How did you feel about going home so soon after the birth?

It was so nice to be able to go home and settle in with a new baby in your own space. It was a different experience to not have someone checking on you or the baby constantly. I felt like this was the way birth was supposed to be. It doesn’t have to be some big medical event with a long hospital stay and someone constantly monitoring you as if something was wrong.

Did Lenora come all the way to your house for a home visit? What did you think about that?

Yes. It was great to see her. It felt more like a casual conversation, rather than a check-up. It was special to have the person who helped you through the birth of your child also be the one who checks in on both of you a day or so later. You build a relationship with Lenora during your pregnancy and you continue your friendship and trust afterwards as well.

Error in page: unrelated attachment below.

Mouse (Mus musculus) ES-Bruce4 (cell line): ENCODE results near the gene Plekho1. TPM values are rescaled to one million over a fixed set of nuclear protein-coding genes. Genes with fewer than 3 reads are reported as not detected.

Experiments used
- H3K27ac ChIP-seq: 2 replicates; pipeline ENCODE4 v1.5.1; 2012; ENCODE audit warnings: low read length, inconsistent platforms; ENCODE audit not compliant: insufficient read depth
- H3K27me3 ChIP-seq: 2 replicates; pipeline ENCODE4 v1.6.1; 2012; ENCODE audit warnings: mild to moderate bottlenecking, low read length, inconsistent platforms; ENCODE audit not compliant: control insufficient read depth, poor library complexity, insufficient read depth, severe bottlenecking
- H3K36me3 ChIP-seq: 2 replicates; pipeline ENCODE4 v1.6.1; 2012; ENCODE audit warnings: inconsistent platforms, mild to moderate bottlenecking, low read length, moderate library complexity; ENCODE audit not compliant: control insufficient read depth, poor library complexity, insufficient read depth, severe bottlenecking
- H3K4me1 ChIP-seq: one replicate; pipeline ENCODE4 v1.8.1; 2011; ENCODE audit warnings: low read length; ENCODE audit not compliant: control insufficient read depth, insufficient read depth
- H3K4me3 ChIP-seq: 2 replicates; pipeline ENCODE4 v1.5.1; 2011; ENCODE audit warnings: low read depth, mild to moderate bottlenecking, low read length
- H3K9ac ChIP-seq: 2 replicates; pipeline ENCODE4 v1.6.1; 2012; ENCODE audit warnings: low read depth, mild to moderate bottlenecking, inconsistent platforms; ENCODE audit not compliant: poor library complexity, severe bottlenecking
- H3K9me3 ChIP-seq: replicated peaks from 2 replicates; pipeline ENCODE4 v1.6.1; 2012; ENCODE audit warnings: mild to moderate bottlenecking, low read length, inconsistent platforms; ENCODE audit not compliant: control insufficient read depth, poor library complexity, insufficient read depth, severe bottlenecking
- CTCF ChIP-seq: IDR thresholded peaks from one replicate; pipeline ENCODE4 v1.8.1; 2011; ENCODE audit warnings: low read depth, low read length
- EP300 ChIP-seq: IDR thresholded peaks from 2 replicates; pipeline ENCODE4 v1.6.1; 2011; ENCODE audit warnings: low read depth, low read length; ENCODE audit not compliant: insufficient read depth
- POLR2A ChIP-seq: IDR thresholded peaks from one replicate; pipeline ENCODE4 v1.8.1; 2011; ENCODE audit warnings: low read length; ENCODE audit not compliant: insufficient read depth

Are there any parts of your story with us you’d like to share? Anything funny, heart warming, or even something that was hard but you overcame it?

When we arrived at the birth center I remember Lenora seeing me and saying that it looked like things were progressing quickly. When my water broke at the foot of the bed, she asked me if I wanted to have my baby standing up. I said no, but all I was able to do was scoot a few steps over to the side of the bed. I saw the steps to get on the bed, and thought how am I going to do that. Next thing I know, we had a baby! It was record time inside the birth center and she was born on her due date!

Story submitted by Casey Mason